The main goals of this chapter are to accomplish the following:
Describe the key concepts associated with inspection methods.
Explain how to do heuristic evaluation and walk-throughs.
Explain the role of analytics in evaluation.
Describe how A/B testing is used in evaluation.
Describe how to use Fitts’ law—a predictive model.
Most of the evaluation methods described in this book so far have involved interaction with, or direct observation of, users. In this chapter, we introduce methods that are based on understanding users through one of the following:
Knowledge codified in heuristics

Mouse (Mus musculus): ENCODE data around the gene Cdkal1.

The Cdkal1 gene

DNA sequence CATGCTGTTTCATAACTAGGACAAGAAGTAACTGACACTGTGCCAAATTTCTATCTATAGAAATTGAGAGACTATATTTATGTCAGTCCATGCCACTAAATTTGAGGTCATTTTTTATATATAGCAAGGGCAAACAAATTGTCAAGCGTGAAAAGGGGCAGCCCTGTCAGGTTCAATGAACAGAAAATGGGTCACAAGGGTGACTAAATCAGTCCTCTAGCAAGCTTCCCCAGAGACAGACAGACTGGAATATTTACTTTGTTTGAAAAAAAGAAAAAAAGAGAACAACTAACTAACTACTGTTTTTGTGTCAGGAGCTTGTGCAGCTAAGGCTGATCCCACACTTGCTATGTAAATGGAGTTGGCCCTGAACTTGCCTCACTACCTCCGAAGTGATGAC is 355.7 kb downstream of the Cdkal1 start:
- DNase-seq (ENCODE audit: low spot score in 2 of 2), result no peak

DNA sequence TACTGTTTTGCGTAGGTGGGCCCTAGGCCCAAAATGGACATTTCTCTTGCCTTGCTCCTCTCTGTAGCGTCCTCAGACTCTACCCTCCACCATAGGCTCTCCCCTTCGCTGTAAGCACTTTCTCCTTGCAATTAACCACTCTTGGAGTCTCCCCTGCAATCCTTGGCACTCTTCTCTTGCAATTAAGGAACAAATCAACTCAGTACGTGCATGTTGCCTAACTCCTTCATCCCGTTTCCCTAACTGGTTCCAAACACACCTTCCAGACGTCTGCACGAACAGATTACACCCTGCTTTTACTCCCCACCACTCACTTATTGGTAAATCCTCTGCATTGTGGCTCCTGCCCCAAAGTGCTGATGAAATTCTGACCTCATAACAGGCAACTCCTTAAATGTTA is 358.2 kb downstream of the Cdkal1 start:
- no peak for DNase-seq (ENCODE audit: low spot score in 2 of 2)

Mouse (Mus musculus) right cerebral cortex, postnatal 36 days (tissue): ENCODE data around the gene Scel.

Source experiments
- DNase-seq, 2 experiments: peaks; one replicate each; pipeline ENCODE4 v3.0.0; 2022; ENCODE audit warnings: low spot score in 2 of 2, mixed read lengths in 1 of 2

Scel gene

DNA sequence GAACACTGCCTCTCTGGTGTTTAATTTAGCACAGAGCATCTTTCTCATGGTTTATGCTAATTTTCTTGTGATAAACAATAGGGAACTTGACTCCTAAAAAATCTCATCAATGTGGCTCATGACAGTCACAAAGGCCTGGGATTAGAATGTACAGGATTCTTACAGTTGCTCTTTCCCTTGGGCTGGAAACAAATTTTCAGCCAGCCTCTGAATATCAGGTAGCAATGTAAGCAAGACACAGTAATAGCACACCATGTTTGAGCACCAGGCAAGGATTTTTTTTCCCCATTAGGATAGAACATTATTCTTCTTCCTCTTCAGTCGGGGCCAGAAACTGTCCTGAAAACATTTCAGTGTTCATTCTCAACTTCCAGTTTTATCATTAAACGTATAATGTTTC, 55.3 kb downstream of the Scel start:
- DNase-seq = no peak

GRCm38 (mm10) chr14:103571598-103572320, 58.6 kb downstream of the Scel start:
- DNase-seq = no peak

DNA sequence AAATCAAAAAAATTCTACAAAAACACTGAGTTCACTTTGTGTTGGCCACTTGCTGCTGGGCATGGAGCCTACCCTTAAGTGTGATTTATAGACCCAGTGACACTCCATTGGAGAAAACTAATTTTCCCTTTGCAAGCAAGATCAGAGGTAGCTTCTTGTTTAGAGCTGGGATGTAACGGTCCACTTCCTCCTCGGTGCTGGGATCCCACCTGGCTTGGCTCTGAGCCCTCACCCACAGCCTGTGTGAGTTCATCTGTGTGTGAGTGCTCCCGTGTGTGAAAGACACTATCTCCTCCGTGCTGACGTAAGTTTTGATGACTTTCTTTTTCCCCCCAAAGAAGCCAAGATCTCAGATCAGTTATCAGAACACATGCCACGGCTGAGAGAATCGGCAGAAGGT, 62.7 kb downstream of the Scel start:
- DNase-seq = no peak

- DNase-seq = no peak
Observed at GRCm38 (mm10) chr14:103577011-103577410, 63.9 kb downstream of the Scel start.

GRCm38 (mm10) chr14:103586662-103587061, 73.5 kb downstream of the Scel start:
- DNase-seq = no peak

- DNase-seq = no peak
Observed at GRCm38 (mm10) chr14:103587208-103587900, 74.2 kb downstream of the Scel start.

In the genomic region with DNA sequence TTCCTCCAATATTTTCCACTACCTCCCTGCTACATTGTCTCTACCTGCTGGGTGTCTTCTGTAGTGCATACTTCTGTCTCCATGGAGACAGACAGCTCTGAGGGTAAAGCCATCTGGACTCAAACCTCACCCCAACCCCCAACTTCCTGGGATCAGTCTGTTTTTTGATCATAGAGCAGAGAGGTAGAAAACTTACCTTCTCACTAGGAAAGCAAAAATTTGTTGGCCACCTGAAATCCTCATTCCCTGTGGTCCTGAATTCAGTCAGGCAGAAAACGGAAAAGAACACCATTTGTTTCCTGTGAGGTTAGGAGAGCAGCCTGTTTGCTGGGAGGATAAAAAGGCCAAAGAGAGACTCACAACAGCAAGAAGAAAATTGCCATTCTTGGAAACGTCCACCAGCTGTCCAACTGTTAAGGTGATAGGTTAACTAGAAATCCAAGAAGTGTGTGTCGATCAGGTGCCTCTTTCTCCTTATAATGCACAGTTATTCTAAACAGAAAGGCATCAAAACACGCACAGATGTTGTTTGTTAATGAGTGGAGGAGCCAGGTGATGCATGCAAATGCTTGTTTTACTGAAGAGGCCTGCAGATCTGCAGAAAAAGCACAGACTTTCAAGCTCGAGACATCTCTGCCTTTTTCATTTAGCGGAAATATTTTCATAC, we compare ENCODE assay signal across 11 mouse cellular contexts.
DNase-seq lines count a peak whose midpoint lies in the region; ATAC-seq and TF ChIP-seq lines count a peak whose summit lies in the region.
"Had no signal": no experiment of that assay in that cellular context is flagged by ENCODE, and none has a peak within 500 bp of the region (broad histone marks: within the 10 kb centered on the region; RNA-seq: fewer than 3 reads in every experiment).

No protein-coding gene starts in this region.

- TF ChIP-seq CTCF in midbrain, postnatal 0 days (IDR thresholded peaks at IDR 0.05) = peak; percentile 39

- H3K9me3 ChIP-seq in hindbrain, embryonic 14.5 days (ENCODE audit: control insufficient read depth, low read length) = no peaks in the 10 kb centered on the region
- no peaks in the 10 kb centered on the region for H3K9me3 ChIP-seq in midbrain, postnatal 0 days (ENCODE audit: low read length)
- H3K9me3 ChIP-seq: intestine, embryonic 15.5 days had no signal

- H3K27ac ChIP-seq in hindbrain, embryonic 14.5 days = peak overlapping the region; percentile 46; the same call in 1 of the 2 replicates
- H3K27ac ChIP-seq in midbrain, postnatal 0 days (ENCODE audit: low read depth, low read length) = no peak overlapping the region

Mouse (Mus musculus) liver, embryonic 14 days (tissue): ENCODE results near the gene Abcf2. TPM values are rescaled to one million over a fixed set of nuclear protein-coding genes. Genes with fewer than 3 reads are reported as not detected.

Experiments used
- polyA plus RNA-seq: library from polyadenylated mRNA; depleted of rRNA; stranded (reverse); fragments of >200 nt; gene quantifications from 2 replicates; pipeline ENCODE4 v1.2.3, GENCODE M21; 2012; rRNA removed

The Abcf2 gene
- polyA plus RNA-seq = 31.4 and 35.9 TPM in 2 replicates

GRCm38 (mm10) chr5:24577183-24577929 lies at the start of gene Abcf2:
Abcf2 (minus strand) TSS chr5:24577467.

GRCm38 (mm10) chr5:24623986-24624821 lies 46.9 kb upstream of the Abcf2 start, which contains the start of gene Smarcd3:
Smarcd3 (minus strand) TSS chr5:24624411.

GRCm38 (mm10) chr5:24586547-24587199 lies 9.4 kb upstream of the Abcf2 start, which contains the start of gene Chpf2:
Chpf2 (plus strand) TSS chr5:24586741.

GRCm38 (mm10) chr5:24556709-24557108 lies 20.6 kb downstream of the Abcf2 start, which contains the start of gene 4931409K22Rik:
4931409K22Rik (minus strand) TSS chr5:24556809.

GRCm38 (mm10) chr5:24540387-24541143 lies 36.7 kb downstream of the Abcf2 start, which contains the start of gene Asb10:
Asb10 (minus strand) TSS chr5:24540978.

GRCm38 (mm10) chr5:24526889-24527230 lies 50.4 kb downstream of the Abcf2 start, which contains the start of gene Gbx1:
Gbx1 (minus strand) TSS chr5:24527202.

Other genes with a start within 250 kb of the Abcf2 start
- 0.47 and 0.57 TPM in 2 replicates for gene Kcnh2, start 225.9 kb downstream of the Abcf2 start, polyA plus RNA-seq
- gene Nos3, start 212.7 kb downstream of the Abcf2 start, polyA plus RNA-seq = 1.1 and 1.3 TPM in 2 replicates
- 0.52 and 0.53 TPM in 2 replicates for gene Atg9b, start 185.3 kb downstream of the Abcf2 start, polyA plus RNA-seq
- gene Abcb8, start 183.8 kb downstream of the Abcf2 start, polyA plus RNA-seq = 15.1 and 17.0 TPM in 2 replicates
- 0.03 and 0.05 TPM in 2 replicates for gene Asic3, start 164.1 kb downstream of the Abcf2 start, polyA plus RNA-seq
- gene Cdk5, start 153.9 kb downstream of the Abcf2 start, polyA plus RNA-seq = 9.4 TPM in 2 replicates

Data collected remotely
Models that predict people’s performance
None of these methods requires users to be present during the evaluation, so they can be conducted remotely, synchronously or asynchronously. Inspection methods often involve a researcher, sometimes known as an expert, role-playing the users for whom the product is designed, analyzing aspects of an interface, and identifying potential usability problems. The most well-known methods are heuristic evaluation and walk-throughs. Analytics involves interaction logging, and A/B testing is an experimental method that uses data collected about people’s behavior. Both analytics and A/B testing are usually carried out remotely. Predictive modeling involves analyzing the various physical and mental operations that are needed to perform particular tasks and operationalizing them as quantitative measures. One of the most commonly used predictive models is Fitts’ law.